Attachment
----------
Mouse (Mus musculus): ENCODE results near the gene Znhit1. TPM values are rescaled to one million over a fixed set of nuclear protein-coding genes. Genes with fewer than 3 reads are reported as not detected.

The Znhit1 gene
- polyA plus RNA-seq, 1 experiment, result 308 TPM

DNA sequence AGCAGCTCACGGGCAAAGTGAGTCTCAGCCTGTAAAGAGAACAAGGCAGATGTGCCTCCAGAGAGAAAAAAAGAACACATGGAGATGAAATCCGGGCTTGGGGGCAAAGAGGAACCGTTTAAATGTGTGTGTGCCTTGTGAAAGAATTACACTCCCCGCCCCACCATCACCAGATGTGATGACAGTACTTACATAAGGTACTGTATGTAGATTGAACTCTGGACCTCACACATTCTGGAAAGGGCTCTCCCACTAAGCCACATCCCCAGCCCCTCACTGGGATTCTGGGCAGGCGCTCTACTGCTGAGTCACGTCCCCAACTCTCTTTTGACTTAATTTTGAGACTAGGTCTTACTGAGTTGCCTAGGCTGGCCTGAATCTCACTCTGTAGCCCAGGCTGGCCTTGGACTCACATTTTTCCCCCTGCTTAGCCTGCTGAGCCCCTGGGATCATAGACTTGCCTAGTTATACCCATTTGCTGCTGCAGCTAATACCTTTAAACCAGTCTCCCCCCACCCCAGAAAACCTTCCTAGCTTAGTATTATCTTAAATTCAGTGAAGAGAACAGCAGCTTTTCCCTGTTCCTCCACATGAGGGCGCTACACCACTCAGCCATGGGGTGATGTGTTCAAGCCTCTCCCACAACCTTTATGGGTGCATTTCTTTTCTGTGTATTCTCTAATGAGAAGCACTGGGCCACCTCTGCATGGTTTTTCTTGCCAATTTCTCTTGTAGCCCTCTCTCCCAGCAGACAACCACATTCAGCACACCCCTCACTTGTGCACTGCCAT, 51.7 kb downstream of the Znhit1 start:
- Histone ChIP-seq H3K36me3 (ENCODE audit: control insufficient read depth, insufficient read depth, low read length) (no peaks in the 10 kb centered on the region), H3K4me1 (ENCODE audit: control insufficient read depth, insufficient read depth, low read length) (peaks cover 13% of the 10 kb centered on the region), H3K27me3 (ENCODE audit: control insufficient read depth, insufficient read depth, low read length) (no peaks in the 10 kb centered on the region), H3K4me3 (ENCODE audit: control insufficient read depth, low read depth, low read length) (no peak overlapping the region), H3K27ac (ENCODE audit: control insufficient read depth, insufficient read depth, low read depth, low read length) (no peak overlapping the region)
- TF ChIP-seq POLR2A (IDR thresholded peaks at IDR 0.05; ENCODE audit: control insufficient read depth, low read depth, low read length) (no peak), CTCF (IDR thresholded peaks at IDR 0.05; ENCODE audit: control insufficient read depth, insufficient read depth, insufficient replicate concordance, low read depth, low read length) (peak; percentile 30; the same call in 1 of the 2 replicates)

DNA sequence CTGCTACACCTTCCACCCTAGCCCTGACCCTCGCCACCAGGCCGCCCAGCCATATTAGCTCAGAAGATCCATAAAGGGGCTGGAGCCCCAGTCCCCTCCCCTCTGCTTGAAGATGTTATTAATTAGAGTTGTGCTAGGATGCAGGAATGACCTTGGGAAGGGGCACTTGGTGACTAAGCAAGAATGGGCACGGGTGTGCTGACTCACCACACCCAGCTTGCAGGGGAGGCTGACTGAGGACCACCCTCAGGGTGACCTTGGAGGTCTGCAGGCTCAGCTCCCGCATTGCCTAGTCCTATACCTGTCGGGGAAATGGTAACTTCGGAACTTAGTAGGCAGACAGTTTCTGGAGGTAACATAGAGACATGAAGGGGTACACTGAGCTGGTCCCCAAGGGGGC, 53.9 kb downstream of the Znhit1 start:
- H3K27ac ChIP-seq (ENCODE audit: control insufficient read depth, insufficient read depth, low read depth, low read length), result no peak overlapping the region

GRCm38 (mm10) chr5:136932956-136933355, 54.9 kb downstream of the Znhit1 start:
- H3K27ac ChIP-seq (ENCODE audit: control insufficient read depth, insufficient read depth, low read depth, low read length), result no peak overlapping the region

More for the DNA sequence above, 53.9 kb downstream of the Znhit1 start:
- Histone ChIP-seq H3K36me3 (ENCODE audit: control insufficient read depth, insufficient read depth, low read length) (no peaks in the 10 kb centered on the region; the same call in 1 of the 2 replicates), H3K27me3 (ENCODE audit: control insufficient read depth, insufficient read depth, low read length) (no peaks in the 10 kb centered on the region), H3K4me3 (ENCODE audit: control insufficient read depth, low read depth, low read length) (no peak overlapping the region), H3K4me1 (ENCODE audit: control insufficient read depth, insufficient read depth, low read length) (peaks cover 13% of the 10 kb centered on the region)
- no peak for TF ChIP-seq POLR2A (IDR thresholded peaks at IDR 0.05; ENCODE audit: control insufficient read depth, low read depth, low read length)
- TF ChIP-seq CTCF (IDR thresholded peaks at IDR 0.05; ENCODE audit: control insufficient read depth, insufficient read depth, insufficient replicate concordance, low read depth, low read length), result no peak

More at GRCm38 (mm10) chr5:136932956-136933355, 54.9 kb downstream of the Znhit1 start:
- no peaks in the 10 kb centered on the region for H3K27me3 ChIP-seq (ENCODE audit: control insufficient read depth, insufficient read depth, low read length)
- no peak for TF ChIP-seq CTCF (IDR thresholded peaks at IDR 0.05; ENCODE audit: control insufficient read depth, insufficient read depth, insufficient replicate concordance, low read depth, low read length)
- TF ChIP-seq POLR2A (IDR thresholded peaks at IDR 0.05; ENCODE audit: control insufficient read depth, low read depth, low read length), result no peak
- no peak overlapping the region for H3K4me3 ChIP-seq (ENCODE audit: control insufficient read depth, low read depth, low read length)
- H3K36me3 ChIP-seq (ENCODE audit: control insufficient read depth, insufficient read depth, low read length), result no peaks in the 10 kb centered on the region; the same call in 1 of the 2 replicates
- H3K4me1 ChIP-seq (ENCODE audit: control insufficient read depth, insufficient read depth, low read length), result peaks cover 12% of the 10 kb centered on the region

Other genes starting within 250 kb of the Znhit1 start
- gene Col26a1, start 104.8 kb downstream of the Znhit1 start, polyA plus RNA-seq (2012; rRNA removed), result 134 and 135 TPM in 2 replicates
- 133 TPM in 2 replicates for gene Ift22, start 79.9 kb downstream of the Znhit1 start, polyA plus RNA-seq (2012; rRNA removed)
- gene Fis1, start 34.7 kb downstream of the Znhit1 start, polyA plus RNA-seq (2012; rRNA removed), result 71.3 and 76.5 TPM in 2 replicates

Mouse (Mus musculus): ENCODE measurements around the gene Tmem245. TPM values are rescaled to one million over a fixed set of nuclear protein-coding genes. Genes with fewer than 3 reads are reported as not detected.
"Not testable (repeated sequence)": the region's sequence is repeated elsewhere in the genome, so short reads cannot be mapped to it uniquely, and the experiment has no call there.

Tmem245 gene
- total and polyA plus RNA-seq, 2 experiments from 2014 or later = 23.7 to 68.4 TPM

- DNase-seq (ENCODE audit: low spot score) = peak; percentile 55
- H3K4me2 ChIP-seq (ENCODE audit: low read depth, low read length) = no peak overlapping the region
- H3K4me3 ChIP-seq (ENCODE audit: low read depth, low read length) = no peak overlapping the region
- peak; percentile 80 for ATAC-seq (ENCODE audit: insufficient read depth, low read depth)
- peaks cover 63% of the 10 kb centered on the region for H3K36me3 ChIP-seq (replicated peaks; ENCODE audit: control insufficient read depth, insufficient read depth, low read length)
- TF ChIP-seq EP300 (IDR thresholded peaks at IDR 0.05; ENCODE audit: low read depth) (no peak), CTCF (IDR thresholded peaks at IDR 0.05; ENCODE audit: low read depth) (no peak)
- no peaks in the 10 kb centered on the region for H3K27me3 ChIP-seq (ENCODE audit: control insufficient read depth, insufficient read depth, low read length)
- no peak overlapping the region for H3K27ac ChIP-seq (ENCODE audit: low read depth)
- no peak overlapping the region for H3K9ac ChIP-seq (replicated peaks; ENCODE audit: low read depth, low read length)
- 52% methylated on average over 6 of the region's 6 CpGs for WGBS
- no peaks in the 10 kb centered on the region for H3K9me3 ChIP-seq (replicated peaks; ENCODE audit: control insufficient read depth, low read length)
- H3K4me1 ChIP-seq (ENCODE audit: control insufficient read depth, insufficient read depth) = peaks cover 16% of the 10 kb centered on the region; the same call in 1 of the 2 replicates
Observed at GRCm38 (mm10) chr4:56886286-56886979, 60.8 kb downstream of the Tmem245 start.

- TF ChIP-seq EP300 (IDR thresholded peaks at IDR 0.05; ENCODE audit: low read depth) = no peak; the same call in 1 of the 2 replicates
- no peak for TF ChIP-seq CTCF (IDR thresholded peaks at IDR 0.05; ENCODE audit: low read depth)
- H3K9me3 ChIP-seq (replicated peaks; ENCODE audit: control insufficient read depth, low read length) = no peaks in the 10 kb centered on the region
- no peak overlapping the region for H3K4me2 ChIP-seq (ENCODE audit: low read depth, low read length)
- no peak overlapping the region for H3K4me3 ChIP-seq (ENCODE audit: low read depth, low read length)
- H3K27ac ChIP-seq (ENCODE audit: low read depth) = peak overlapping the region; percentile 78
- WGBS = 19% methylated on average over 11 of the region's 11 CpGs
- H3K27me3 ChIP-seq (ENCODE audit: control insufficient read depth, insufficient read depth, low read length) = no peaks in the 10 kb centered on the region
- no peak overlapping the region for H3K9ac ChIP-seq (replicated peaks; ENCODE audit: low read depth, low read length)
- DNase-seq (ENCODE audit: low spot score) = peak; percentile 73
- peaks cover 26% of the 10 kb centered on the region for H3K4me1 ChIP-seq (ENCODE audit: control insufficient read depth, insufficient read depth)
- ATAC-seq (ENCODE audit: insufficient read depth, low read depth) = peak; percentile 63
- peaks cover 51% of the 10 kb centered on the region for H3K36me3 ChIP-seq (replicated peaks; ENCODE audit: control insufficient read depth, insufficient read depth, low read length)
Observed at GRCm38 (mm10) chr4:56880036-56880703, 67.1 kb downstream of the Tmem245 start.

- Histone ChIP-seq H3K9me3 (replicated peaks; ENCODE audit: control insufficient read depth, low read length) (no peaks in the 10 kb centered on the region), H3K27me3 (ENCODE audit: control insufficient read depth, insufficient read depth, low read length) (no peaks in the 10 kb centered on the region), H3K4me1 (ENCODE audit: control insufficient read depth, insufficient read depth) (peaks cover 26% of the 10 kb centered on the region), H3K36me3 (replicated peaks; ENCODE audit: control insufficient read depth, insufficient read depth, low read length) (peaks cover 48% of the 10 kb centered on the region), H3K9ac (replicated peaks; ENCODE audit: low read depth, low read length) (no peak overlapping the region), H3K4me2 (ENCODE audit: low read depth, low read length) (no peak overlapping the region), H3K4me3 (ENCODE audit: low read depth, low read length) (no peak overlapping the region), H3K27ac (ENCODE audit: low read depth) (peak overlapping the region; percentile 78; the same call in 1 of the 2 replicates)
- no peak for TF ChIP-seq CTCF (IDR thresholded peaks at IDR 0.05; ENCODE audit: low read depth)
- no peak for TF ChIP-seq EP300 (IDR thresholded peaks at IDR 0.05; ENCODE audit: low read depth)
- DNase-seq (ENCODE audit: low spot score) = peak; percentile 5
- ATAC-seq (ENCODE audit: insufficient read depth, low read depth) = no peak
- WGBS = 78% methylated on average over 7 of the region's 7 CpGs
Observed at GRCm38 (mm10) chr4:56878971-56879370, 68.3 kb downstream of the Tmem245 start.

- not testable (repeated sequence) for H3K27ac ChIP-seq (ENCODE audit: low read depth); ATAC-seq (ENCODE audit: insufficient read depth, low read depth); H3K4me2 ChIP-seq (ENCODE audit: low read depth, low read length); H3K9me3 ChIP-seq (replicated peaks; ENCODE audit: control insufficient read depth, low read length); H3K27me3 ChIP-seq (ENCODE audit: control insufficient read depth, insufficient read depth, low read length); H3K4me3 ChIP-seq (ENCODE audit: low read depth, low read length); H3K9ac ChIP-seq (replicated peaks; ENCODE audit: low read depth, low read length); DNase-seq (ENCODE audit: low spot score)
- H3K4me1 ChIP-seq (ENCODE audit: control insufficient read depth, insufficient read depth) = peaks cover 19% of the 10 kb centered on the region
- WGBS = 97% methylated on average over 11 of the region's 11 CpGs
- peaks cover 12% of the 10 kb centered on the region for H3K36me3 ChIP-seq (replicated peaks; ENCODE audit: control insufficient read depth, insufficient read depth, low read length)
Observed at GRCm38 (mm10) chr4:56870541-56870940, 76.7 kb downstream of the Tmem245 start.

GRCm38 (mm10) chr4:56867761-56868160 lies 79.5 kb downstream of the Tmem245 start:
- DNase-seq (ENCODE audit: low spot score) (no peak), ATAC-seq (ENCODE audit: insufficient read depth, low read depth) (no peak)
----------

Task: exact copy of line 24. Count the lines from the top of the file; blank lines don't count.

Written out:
- 133 TPM in 2 replicates for gene Ift22, start 79.9 kb downstream of the Znhit1 start, polyA plus RNA-seq (2012; rRNA removed)